accommodations, and for accommodations planning in cooperation with students and instructors, as
needed and consistent with course requirements. Another resource, MU's Adaptive Computing
Technology Center, 884-2828, is available to provide computing assistance to students with
disabilities. For more information about the rights of people with disabilities, please see
ada.missouri.edu or call 884-7278.
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                                  Class Schedule

Week 1:      January 22 & 24 -- Introduction to Qualitative Research

      READ: Geertz, “Thick Description: Toward an Interpretive Theory of Culture
           Christians and Carey, “The Logic and Aims of Qualitative Research”
           Chapter 1, Jensen and Jankowski
           Chapter 1, Berger


Week 2:      January 29 & 31 -- Charting the Landscape

      READ: Pauly, “A Beginners Guide to Doing Qualitative Research”
           Chapter 2, Jensen and Jankowski
           Chapter 8, Berger

      Assignment 1 is due at the beginning of class of Thursday, January 31


Week 3:      February 5 & 7 – Interviews

      READ: Fontana and Frey, “Interviewing”
           Sumpter, “Daily Newspaper Editors’ Audience Construction Routines”
           Chapter 4, Jensen and Jankowski
           Chapter 6, Berger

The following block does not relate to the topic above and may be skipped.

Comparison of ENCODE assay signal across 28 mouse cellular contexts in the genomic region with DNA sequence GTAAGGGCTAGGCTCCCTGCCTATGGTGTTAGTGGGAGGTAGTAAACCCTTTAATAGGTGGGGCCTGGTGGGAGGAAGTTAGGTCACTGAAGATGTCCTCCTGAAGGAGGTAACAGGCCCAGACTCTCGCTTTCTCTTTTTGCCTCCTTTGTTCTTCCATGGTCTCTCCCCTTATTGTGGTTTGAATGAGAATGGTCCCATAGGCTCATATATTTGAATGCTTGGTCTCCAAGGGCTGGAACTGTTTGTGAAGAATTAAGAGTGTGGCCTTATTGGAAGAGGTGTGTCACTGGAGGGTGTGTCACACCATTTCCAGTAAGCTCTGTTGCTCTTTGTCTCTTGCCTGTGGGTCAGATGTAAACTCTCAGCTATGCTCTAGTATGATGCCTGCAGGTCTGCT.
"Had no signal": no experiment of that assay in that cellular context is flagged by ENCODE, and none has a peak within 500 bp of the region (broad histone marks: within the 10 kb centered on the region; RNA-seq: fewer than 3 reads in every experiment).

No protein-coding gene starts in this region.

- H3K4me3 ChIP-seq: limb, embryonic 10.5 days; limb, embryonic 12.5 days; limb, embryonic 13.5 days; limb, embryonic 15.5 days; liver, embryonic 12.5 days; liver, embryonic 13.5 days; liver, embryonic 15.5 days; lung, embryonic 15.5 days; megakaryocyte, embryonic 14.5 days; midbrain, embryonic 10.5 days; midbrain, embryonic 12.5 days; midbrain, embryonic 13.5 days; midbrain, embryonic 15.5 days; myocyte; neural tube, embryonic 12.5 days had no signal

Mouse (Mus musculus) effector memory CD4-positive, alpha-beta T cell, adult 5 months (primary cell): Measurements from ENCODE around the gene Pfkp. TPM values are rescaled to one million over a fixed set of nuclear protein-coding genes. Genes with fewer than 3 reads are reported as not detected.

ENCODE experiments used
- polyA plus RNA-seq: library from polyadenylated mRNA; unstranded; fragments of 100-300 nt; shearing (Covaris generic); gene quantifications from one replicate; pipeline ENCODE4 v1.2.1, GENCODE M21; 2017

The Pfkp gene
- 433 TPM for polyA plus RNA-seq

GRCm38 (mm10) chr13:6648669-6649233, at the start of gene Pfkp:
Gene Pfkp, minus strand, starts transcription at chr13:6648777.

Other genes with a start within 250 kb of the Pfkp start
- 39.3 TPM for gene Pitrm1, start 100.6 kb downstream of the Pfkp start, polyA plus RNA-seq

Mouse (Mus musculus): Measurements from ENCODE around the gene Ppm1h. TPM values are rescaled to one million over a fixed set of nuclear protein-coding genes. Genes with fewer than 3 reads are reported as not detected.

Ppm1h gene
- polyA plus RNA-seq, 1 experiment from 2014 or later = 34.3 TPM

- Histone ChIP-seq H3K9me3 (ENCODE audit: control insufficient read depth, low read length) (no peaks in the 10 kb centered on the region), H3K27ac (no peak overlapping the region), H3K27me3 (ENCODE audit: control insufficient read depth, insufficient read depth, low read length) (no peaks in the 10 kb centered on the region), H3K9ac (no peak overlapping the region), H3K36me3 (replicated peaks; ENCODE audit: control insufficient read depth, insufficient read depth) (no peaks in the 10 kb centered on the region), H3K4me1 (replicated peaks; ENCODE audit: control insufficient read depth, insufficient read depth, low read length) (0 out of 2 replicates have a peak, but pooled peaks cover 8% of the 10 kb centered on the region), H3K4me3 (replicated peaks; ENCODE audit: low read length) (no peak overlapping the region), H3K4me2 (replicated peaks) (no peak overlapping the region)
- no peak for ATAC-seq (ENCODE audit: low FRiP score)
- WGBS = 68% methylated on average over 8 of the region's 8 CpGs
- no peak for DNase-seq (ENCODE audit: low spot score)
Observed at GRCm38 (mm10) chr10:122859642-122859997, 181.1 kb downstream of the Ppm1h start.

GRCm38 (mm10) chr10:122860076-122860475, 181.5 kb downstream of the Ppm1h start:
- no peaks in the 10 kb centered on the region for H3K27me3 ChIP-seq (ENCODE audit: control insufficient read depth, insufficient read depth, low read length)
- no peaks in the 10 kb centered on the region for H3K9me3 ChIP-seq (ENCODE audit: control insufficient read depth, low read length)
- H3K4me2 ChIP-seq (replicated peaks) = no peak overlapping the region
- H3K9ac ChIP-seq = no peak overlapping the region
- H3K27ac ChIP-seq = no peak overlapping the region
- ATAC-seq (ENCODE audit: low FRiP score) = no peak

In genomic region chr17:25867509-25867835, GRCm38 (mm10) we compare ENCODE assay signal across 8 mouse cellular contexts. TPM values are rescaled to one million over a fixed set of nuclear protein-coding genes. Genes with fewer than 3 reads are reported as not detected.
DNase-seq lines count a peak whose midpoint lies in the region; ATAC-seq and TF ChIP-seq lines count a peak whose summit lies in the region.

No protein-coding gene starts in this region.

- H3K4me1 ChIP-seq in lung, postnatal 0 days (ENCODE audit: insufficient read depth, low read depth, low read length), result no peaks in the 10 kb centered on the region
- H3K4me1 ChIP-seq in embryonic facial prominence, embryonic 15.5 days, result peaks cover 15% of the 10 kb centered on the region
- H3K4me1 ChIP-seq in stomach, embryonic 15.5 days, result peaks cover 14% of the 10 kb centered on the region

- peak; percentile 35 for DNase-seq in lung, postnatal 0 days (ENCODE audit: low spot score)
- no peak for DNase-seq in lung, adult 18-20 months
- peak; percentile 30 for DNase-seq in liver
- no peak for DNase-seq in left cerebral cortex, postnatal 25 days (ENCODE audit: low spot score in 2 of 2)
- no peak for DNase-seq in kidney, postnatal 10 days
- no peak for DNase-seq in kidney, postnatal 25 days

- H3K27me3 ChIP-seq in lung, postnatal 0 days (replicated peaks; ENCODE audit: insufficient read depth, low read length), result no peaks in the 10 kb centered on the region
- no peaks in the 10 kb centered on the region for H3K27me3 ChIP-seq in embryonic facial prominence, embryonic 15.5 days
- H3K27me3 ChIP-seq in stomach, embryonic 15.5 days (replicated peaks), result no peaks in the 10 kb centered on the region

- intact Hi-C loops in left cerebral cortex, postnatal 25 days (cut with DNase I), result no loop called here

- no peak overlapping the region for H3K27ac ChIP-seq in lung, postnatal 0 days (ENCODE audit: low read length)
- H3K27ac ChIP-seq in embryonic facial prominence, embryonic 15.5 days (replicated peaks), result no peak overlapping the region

Assignment 2 is due at the beginning of class of Thursday, February 7


Week 4:      February 12 & 14 -- Ethnography and Participant Observation

      READ: Bloch, “Political Bumper Stickers as a Communication Event in Israel”
           Atkinson and Hammersley, “Ethnography and Participant Observation”
           Chapter 11, Berger
           Chapter 8, Jensen and Jankowski

      Assignment 3 is due at the beginning of class of Thursday, February 14


Week 5:      February 19 & 21 – History

      READ: Yodelis Smith, “The Method of History”
           Smythe, “The Reporter, 1880-1900”
           Chapter 12, Berger
           Chapter 10, Jensen and Jankowski

      Assignment 4 is due at the beginning of class of Thursday, February 21
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Week 6:      February 26 & 28 -- Oral History

      READ: Thompson, “The Voice of the Past”
           Anderson and Jack, “Learning to Listen. Interview Techniques and Analyses”
           Brennen, “The Use of Oral Sources in Journalism History”
           Morrissey, “On Oral History Interviewing”

      Assignment 5 is due at the beginning of class of Thursday, February 28



Week 7:      March 5 & 7 -- Legal & Policy Research

      READ: Barzun and Graff, “Truth, Causes, and Conditions”
           Davis, “Personal Jurisdiction in Online Expression Cases”